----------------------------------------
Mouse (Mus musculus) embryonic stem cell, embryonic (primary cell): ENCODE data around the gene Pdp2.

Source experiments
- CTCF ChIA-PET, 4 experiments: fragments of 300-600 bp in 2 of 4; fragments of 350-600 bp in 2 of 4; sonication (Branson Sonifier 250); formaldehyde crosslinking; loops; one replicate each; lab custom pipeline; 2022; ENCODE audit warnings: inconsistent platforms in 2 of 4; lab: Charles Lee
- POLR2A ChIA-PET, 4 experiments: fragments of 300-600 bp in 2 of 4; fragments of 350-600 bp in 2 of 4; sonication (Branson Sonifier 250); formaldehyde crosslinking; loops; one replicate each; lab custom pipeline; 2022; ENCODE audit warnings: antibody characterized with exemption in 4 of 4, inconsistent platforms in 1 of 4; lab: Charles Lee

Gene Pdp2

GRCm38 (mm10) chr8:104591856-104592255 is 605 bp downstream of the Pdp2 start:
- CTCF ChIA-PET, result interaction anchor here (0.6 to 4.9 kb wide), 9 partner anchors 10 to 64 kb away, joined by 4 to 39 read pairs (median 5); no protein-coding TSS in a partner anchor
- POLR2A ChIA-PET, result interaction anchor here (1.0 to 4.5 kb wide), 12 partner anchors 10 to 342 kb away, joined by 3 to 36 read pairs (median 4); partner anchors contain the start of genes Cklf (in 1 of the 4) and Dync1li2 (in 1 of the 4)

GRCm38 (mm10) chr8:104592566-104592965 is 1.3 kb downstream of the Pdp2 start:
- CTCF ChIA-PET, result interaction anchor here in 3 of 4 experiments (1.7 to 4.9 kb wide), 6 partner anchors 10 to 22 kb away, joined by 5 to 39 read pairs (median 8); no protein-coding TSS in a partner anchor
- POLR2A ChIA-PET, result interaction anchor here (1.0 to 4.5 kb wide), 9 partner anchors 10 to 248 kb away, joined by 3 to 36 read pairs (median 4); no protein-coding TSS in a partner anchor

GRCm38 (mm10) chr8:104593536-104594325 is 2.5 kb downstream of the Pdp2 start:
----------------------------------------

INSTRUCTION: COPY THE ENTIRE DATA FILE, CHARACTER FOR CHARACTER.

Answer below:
Mouse (Mus musculus) embryonic stem cell, embryonic (primary cell): ENCODE data around the gene Pdp2.

Source experiments
- CTCF ChIA-PET, 4 experiments: fragments of 300-600 bp in 2 of 4; fragments of 350-600 bp in 2 of 4; sonication (Branson Sonifier 250); formaldehyde crosslinking; loops; one replicate each; lab custom pipeline; 2022; ENCODE audit warnings: inconsistent platforms in 2 of 4; lab: Charles Lee
- POLR2A ChIA-PET, 4 experiments: fragments of 300-600 bp in 2 of 4; fragments of 350-600 bp in 2 of 4; sonication (Branson Sonifier 250); formaldehyde crosslinking; loops; one replicate each; lab custom pipeline; 2022; ENCODE audit warnings: antibody characterized with exemption in 4 of 4, inconsistent platforms in 1 of 4; lab: Charles Lee

Gene Pdp2

GRCm38 (mm10) chr8:104591856-104592255 is 605 bp downstream of the Pdp2 start:
- CTCF ChIA-PET, result interaction anchor here (0.6 to 4.9 kb wide), 9 partner anchors 10 to 64 kb away, joined by 4 to 39 read pairs (median 5); no protein-coding TSS in a partner anchor
- POLR2A ChIA-PET, result interaction anchor here (1.0 to 4.5 kb wide), 12 partner anchors 10 to 342 kb away, joined by 3 to 36 read pairs (median 4); partner anchors contain the start of genes Cklf (in 1 of the 4) and Dync1li2 (in 1 of the 4)

GRCm38 (mm10) chr8:104592566-104592965 is 1.3 kb downstream of the Pdp2 start:
- CTCF ChIA-PET, result interaction anchor here in 3 of 4 experiments (1.7 to 4.9 kb wide), 6 partner anchors 10 to 22 kb away, joined by 5 to 39 read pairs (median 8); no protein-coding TSS in a partner anchor
- POLR2A ChIA-PET, result interaction anchor here (1.0 to 4.5 kb wide), 9 partner anchors 10 to 248 kb away, joined by 3 to 36 read pairs (median 4); no protein-coding TSS in a partner anchor

GRCm38 (mm10) chr8:104593536-104594325 is 2.5 kb downstream of the Pdp2 start: